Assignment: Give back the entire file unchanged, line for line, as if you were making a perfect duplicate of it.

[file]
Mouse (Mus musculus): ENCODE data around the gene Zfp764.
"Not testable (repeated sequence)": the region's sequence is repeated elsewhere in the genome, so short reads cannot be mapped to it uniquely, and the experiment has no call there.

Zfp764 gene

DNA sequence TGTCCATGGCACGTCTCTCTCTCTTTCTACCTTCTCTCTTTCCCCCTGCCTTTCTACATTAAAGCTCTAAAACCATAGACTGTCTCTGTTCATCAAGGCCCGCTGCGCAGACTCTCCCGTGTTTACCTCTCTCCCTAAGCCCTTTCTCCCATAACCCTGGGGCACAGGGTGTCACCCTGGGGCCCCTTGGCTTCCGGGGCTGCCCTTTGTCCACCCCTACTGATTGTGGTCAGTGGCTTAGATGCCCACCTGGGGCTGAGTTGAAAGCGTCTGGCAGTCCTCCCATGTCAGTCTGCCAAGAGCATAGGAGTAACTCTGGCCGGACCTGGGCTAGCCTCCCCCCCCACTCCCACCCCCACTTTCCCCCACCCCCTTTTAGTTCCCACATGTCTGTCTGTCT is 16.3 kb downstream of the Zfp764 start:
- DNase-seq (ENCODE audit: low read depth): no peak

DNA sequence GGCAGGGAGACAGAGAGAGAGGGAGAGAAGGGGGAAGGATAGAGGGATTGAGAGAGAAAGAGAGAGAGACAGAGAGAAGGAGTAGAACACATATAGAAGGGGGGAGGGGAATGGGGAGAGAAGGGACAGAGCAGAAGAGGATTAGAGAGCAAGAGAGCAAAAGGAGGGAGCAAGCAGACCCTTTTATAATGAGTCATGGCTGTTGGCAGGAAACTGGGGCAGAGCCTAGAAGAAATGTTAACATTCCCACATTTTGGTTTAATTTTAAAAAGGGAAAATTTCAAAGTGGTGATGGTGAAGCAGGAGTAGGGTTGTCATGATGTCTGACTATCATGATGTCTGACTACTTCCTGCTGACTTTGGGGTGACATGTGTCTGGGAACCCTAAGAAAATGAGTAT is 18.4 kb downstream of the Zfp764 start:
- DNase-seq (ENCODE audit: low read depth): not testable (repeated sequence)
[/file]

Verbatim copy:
Mouse (Mus musculus): ENCODE data around the gene Zfp764.
"Not testable (repeated sequence)": the region's sequence is repeated elsewhere in the genome, so short reads cannot be mapped to it uniquely, and the experiment has no call there.

Zfp764 gene

DNA sequence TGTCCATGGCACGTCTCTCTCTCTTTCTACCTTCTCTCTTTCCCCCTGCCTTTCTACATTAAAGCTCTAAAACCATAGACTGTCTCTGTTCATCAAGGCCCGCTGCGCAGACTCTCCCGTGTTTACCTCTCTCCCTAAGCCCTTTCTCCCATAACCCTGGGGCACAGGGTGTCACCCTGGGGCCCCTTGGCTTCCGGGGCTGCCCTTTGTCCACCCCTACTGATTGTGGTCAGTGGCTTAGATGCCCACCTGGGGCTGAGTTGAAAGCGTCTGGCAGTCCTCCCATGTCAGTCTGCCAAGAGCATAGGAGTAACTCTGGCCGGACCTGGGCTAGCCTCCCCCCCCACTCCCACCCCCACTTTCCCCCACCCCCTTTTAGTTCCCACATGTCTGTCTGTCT is 16.3 kb downstream of the Zfp764 start:
- DNase-seq (ENCODE audit: low read depth): no peak

DNA sequence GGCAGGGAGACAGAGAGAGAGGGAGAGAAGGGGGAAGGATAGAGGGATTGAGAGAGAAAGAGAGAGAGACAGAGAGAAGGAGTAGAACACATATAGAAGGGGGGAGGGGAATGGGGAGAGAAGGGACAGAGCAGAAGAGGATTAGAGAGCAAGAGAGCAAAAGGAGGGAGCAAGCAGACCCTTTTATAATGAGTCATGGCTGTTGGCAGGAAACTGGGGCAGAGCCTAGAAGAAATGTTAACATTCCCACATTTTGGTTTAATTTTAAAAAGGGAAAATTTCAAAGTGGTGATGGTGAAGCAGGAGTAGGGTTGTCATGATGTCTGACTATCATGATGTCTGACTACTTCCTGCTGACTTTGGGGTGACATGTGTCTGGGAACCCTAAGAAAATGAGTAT is 18.4 kb downstream of the Zfp764 start:
- DNase-seq (ENCODE audit: low read depth): not testable (repeated sequence)